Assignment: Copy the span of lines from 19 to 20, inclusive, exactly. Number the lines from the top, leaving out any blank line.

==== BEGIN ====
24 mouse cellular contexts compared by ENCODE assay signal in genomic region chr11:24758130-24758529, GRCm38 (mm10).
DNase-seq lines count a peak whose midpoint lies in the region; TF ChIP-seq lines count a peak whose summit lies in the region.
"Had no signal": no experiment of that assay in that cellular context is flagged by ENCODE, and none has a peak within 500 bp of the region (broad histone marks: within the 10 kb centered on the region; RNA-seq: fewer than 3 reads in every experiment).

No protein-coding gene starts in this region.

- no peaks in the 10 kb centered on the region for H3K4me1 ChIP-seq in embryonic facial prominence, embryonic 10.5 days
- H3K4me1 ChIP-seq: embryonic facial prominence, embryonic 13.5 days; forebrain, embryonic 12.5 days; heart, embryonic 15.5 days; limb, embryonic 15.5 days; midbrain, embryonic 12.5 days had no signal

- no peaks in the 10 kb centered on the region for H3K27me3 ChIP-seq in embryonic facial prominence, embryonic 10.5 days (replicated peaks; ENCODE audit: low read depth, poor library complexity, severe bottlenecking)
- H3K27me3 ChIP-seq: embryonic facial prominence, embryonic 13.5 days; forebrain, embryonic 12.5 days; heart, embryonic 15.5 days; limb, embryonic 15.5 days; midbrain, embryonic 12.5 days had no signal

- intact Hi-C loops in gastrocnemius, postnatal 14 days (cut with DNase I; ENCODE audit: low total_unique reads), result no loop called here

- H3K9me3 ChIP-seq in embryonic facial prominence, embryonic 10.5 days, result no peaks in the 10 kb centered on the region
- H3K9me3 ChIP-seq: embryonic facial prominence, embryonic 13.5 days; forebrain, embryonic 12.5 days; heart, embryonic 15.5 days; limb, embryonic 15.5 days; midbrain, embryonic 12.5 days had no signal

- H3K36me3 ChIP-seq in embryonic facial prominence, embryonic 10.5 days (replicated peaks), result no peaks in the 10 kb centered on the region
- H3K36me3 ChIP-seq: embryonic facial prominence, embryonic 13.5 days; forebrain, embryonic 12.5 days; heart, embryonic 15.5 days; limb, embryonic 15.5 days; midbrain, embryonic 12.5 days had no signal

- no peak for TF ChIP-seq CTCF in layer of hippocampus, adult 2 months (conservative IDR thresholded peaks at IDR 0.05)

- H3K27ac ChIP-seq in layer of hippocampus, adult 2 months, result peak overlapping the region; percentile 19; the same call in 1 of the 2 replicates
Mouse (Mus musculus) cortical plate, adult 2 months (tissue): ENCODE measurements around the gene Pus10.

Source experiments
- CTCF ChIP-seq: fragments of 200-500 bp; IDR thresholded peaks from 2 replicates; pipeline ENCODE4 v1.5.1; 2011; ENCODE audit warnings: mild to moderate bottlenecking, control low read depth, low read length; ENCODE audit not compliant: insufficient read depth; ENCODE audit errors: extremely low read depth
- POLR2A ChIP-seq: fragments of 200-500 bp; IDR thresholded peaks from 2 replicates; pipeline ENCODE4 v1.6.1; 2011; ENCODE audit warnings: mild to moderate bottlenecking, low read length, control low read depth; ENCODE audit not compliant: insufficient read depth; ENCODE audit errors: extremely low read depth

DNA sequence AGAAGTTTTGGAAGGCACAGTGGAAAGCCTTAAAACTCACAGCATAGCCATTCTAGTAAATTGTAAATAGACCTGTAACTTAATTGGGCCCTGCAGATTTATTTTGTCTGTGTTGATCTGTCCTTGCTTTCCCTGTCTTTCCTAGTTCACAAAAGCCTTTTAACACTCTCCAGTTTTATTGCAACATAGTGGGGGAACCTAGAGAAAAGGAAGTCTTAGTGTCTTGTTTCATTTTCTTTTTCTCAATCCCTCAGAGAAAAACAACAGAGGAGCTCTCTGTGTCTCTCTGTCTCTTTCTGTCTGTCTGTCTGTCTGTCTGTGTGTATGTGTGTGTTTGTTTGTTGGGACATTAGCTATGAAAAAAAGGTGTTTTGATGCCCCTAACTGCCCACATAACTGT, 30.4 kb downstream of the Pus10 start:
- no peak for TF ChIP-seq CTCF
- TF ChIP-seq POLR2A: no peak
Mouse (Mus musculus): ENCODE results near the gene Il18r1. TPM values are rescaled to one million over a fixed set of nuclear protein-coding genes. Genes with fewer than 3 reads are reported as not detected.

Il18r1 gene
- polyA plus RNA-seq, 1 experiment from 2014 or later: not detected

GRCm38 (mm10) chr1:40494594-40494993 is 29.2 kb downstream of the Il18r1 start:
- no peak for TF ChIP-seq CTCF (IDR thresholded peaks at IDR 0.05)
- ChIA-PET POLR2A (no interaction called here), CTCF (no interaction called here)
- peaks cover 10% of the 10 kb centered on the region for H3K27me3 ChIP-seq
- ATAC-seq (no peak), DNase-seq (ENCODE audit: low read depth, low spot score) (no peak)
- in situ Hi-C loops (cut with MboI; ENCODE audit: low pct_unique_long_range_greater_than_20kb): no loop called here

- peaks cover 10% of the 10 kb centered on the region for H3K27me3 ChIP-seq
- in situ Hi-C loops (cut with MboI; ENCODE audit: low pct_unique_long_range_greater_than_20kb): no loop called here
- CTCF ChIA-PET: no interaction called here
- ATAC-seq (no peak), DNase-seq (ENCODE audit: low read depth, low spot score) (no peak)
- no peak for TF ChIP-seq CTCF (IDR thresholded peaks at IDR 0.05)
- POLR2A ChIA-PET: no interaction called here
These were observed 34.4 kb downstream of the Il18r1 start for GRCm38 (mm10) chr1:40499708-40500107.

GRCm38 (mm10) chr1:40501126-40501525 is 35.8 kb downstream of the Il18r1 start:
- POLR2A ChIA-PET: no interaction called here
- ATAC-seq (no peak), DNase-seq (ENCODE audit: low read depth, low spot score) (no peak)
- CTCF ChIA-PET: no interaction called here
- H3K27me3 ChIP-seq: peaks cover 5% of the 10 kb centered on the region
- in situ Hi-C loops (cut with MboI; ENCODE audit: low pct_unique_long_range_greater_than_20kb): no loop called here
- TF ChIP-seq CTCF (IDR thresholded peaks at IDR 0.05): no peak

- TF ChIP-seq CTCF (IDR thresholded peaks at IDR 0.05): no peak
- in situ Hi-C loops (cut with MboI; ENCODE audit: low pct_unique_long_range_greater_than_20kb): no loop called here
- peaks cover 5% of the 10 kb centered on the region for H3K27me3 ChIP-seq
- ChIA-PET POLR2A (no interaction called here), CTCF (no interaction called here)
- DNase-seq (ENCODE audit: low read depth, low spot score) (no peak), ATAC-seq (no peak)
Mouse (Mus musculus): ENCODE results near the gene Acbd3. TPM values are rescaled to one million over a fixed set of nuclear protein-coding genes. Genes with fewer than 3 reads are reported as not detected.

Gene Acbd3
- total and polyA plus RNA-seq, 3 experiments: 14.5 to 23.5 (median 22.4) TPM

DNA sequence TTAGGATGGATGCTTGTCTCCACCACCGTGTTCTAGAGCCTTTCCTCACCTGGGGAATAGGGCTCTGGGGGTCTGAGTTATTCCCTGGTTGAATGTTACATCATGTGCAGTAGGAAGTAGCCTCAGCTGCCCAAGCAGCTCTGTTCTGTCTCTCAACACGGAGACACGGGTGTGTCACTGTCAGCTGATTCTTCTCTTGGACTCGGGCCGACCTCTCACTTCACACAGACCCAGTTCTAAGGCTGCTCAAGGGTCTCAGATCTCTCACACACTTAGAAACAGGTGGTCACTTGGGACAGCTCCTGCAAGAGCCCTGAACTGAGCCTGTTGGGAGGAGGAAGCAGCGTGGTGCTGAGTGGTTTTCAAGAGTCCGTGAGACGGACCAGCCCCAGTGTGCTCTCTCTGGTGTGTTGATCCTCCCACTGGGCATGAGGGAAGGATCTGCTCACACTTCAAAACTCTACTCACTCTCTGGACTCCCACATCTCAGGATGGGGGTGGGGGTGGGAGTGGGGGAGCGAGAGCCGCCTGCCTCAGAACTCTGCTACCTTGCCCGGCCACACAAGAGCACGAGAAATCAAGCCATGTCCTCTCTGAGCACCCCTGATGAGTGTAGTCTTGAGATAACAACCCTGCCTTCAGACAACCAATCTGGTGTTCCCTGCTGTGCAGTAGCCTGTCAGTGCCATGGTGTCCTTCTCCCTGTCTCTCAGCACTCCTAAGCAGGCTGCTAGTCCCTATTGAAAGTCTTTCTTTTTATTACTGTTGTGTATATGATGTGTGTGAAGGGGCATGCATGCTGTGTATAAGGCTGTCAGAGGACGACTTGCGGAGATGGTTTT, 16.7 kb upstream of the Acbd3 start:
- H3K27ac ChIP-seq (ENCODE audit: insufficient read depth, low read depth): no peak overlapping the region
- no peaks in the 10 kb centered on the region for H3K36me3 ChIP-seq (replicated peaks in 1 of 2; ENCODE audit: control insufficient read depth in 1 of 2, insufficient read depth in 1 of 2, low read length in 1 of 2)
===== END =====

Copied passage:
- POLR2A ChIP-seq: fragments of 200-500 bp; IDR thresholded peaks from 2 replicates; pipeline ENCODE4 v1.6.1; 2011; ENCODE audit warnings: mild to moderate bottlenecking, low read length, control low read depth; ENCODE audit not compliant: insufficient read depth; ENCODE audit errors: extremely low read depth

DNA sequence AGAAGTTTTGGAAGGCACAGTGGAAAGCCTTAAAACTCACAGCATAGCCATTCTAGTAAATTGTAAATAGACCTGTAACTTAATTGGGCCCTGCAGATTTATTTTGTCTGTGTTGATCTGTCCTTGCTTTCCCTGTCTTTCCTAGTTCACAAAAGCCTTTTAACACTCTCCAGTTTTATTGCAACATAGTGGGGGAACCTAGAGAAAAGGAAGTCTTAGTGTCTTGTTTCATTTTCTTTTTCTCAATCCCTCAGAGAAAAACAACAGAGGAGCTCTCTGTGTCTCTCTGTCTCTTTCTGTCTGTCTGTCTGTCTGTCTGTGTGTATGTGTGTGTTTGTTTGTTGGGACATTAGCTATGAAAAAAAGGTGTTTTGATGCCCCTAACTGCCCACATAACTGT, 30.4 kb downstream of the Pus10 start: